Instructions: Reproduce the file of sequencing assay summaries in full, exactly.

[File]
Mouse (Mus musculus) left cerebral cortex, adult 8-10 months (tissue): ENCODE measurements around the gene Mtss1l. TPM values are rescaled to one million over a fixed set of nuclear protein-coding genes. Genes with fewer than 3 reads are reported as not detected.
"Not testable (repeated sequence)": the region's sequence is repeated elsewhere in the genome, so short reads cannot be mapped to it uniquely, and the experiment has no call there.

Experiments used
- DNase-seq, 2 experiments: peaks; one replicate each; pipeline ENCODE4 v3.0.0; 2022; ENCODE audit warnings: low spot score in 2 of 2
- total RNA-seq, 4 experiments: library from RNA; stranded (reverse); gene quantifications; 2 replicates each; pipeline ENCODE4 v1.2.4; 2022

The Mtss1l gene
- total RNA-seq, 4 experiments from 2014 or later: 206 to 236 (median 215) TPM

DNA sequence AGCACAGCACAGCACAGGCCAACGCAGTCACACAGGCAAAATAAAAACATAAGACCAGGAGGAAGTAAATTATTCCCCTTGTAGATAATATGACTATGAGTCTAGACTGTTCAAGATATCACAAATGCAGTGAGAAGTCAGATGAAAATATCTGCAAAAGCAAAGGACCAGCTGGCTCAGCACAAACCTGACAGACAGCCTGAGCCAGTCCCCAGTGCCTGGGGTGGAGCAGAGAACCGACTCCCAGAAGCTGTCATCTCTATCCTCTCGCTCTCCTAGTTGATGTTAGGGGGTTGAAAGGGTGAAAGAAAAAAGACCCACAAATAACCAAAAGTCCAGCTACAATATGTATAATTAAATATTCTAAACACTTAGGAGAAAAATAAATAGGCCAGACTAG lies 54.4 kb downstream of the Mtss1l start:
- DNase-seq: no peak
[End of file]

Mouse (Mus musculus) left cerebral cortex, adult 8-10 months (tissue): ENCODE measurements around the gene Mtss1l. TPM values are rescaled to one million over a fixed set of nuclear protein-coding genes. Genes with fewer than 3 reads are reported as not detected.
"Not testable (repeated sequence)": the region's sequence is repeated elsewhere in the genome, so short reads cannot be mapped to it uniquely, and the experiment has no call there.

Experiments used
- DNase-seq, 2 experiments: peaks; one replicate each; pipeline ENCODE4 v3.0.0; 2022; ENCODE audit warnings: low spot score in 2 of 2
- total RNA-seq, 4 experiments: library from RNA; stranded (reverse); gene quantifications; 2 replicates each; pipeline ENCODE4 v1.2.4; 2022

The Mtss1l gene
- total RNA-seq, 4 experiments from 2014 or later: 206 to 236 (median 215) TPM

DNA sequence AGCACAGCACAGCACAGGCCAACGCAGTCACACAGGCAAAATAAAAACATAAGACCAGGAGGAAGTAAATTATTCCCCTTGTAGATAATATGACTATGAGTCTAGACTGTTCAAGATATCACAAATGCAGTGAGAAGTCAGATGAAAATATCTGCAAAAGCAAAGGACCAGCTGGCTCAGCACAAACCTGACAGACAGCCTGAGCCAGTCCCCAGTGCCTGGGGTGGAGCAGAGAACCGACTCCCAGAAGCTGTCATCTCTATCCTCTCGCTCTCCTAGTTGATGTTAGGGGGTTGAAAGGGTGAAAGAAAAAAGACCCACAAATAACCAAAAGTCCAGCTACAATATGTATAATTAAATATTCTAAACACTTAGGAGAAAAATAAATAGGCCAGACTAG lies 54.4 kb downstream of the Mtss1l start:
- DNase-seq: no peak